Pursuant to Rule 9.130(a)(3)(C)(v), Florida Rules Appellate Procedure, Beaver Coaches, Inc. has appealed from a non-final order denying the arbitrability of certain claims filed against it by Revels Nationwide R.V. Sales, Inc. We reverse.
The parties entered into a Dealer and Service Agreement (Agreement) wherein Revels was appointed an authorized dealer of Beaver's recreational vehicles. A specific territory was designated in the contract, and Beaver agreed "that as long as [Revels] is not in default under this agreement, during the term of this agreement, Beaver will not appoint any other dealer in the Territory."
Revels subsequently filed a complaint against Beaver alleging, in Count I, that Beaver had breached the exclusivity provision by authorizing other dealers to market their vehicles in Revels' territory. Consequential damages were alleged and sought in the form of lost profits and sales, floor plan and financing costs, and funds invested into the dealership. Count II of the complaint alleged violation of Section 817.416, Florida Statutes (the Florida Franchise Fraud Act), in that Beaver knowingly misrepresented that the contractually designated territory would be exclusive to Revels in order to induce Revels' execution of the contract, and further failed to disclose its intention to establish additional dealerships beyond the ability of the market area to sustain them; the same consequential damages were alleged and sought.
Paragraph 21(a) of the Agreement provides that:
Pursuant to this provision, Beaver filed a "Demand for Arbitration and Motion to Dismiss or to Stay or Abate Proceedings Pending Arbitration." The motion alleged that the Federal Arbitration Act, 9 U.S.C. § 1, et seq., was applicable to the contract (which Revels does not dispute) and that, given the strong federal policy favoring arbitration and the broad language of the contract's arbitration clause, the court was obliged to move the parties to arbitration.
At the hearing on the motion, Revels pointed out that the damages sought in both counts of its complaint exceeded the limitation of remedies found in Paragraph 8 of the Agreement, which provided that "except as otherwise expressly provided in this agreement, no consequential damages, incidental damages or other indirect or special damages or loss" would be recoverable by either party for a breach of the Agreement. Revels then noted that Paragraph
With regard to Count II of the complaint, Revels further argued that, because it alleged violation of a statutory duty, imposed by Section 817.416, not to fradulently induce franchise contracts, the acts complained of did not "arise from or relate to" the Agreement so as to place the allegations within the Agreement's arbitration clause.
The trial judge adopted Revels' arguments as to both counts of the complaint. With regard to Count I, the court found, as a matter of law, that, when read in conjunction with Paragraph 14, the Agreement's limitation of remedies clause was void for lack of mutuality. The court relied on Alco, supra, to hold that, while a court of law was free to make such a finding and refuse to enforce the contractual limitations clause, thus enabling it to award the damages sought by Revels in Count I, an arbitrator could not go beyond that clause to award those damages. Arbitrability was therefore denied as to Count I.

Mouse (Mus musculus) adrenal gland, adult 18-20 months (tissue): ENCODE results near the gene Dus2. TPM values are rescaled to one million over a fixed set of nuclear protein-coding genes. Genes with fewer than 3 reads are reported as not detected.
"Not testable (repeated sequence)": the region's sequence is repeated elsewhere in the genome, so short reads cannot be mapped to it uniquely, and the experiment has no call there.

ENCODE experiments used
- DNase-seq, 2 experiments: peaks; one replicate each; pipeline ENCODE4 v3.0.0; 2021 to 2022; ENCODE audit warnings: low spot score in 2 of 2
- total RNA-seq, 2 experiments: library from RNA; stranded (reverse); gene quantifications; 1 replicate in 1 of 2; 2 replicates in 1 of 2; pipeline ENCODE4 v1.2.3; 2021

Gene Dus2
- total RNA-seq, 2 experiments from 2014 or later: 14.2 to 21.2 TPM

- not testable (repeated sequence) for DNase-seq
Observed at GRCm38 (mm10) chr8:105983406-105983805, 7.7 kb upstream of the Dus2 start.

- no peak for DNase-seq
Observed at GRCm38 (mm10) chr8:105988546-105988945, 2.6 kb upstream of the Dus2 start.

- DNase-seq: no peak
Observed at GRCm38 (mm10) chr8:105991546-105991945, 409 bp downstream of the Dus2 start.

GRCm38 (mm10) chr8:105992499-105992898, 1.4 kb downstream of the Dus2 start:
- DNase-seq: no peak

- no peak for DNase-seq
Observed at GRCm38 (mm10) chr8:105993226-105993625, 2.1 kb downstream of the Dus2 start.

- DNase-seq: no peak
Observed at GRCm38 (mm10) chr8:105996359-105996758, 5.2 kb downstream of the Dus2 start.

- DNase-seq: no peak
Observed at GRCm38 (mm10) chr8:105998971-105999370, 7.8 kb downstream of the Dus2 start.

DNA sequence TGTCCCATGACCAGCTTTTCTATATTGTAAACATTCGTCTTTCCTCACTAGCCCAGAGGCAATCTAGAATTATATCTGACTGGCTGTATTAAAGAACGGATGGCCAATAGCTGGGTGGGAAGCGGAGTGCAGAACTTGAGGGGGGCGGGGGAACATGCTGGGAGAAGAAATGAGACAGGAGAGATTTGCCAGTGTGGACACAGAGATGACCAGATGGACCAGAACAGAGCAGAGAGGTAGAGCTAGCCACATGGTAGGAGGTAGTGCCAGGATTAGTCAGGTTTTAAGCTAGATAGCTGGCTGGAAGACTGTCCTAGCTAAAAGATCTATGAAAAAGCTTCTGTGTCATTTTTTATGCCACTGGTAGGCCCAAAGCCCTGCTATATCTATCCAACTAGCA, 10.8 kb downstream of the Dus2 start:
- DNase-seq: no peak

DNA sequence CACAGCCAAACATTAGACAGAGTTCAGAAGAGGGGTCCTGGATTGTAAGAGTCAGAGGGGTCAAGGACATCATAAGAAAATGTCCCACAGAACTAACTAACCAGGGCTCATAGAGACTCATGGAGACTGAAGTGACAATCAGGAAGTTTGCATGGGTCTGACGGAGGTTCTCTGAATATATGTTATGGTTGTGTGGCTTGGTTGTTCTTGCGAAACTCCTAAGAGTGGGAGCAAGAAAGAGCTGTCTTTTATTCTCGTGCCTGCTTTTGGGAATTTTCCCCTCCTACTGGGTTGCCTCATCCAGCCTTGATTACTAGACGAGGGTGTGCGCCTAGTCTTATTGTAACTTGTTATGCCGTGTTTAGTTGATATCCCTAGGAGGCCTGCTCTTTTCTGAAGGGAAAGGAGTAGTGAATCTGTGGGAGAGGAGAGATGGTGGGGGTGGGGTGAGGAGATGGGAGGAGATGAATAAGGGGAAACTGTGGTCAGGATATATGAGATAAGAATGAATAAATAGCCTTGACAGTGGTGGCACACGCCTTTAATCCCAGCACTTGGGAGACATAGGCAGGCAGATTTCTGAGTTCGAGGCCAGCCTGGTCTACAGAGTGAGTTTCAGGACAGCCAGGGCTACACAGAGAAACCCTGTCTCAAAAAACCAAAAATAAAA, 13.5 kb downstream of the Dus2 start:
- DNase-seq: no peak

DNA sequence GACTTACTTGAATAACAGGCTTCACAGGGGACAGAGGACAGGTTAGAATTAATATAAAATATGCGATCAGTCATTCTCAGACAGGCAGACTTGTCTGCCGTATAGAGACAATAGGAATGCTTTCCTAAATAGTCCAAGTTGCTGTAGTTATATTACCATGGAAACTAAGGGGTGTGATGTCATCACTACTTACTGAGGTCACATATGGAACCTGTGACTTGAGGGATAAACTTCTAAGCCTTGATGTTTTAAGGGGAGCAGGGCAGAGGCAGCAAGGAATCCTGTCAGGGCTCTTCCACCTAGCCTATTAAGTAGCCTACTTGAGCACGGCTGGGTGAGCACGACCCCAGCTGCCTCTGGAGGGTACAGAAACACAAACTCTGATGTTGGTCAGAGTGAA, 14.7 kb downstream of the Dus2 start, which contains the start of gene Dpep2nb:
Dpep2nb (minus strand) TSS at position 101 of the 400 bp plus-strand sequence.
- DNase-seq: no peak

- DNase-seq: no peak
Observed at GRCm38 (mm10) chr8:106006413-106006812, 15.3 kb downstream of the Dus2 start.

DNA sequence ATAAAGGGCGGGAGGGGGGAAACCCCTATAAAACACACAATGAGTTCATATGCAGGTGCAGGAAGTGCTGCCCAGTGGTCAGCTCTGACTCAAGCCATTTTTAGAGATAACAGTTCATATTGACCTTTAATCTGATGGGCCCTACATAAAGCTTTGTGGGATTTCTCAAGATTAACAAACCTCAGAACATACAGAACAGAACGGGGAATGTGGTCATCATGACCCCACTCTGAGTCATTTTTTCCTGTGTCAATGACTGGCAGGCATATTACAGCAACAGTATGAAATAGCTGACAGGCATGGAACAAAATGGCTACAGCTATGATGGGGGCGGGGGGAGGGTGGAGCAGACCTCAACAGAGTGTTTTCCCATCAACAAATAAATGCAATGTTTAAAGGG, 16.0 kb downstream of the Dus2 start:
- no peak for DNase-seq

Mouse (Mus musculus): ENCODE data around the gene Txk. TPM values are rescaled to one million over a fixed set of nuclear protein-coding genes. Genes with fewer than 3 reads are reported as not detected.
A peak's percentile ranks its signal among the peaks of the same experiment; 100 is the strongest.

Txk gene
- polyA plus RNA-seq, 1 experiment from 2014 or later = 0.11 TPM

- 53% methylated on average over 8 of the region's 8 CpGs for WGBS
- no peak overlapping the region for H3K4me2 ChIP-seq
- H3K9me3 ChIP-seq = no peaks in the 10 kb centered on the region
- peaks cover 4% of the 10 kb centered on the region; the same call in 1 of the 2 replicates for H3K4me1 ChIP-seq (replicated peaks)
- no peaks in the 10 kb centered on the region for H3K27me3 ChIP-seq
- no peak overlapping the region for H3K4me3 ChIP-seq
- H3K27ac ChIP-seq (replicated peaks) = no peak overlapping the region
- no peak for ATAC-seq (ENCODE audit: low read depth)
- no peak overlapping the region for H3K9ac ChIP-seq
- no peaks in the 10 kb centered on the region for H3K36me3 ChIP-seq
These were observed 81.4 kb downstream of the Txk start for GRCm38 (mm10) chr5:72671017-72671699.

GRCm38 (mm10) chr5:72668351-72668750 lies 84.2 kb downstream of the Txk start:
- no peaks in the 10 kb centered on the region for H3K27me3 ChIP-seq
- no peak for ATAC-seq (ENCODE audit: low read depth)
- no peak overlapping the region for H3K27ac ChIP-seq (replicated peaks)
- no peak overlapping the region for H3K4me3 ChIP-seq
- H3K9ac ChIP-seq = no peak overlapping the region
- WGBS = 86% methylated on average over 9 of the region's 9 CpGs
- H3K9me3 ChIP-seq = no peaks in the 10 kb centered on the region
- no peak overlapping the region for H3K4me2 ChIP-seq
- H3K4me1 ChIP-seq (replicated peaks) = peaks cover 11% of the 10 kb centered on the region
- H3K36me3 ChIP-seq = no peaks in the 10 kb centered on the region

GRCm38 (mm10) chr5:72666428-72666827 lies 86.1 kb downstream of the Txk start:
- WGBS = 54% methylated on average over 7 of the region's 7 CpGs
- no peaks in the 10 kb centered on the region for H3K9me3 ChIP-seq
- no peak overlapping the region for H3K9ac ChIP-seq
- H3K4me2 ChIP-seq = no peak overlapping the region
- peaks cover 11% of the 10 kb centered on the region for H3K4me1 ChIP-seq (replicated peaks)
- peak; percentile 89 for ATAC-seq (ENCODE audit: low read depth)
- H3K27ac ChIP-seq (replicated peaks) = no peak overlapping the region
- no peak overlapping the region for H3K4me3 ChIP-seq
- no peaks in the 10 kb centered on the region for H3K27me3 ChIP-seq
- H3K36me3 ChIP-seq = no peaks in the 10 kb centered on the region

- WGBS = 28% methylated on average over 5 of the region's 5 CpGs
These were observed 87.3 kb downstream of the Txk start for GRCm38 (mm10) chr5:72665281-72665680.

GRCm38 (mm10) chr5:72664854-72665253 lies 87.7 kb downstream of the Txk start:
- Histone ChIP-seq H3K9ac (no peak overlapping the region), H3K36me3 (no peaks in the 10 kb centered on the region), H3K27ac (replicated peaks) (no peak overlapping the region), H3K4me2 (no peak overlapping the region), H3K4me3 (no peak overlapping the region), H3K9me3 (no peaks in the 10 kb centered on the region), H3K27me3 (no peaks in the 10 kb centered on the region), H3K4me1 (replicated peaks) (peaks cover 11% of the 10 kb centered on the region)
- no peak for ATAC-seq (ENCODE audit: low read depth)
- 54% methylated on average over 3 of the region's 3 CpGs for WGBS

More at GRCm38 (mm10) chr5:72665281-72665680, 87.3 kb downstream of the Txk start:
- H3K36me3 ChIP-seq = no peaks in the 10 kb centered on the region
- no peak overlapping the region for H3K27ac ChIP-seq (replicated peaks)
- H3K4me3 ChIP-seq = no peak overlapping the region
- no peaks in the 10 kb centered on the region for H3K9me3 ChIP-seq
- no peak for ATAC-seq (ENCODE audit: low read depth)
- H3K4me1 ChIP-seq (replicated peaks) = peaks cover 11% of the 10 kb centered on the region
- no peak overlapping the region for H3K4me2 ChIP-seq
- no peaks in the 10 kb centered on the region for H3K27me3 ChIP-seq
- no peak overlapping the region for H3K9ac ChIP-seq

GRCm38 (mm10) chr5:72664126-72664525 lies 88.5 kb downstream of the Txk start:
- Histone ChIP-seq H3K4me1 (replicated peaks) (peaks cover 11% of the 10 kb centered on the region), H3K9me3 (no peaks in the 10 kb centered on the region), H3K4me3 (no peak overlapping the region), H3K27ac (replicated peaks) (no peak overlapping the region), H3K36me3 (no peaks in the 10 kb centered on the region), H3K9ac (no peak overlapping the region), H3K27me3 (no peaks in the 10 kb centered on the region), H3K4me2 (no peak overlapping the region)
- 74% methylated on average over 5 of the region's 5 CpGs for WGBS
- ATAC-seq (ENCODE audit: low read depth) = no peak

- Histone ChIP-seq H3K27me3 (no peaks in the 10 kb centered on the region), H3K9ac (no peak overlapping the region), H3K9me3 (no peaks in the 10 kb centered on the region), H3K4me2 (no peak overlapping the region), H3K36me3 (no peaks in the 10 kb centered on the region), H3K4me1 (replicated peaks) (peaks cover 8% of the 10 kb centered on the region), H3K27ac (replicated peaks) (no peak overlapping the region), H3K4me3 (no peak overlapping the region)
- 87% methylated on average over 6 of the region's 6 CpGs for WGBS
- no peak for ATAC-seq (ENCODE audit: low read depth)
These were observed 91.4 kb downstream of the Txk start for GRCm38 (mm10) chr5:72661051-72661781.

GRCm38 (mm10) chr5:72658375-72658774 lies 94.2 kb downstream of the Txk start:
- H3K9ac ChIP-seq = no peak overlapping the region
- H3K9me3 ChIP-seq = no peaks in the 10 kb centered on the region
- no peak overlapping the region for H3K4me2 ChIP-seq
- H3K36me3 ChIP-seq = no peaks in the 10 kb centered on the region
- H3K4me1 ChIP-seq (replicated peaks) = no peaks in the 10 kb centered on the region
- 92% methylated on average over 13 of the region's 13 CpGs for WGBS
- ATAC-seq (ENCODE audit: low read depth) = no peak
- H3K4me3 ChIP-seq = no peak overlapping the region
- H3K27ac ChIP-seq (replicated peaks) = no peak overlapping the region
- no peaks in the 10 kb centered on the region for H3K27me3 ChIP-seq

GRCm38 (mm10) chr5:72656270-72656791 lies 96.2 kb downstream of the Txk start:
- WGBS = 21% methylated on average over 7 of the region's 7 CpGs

The court further found that, because Revels sought the same damages in Count II as in Count I, the foregoing conclusion served to bar arbitrability as to that count as well. The court went on to note that the statutory duty of a franchisor not to make misrepresentations with regard to the franchise were provided by law and were independent of any agreement between the franchisor and franchisee. The violations of that duty alleged in Count II, therefore, did not "arise out of or relate to" the Agreement herein, putting the alleged violations outside the scope of the arbitration clause. Arbitrability was thereupon denied as to Count II as well.
First of all, we find that the trial court herein incorrectly expanded the holding in Alco, supra, to mean that, whenever the contract as a whole, as opposed to the arbitration agreement within that contract, contains a limitation of remedies clause, an arbritrator is limited by the provisions of that clause in the remedies he can afford.
The contract at issue in Alco was an agreement to indemnify from damages of "loss, cost or expense deemed to have been incurred as the result of a determination of a Primary Claim", which was defined in terms of money damages. The contract's arbitration clause provided only for "the right to submit any disputed Primary Claim for final determination by the arbitrator." Hence, the arbitration clause itself, by its limitation to "Primary Claims" with their own contractually defined remedy, and not the contract as a whole, limited the remedy that could be granted by the arbitrator. The Alco court held no more than that: "The powers of arbitrators arise out of the agreement ... submitting the dispute to them [i.e., the arbitration agreement], and they are limited to act only on those issues and to fashion only those remedies which the agreement itself permits." Alco at 21-22 (emphasis supplied). Therefore, the trial court's reading of Alco to mean that a limitation of remedies outside of the arbitration clause limits the arbitrator's powers was erroneous. Because no limitation of remedies is contained within the broad arbitration clause involved herein, the denial of arbitrability in reliance on Alco must be reversed.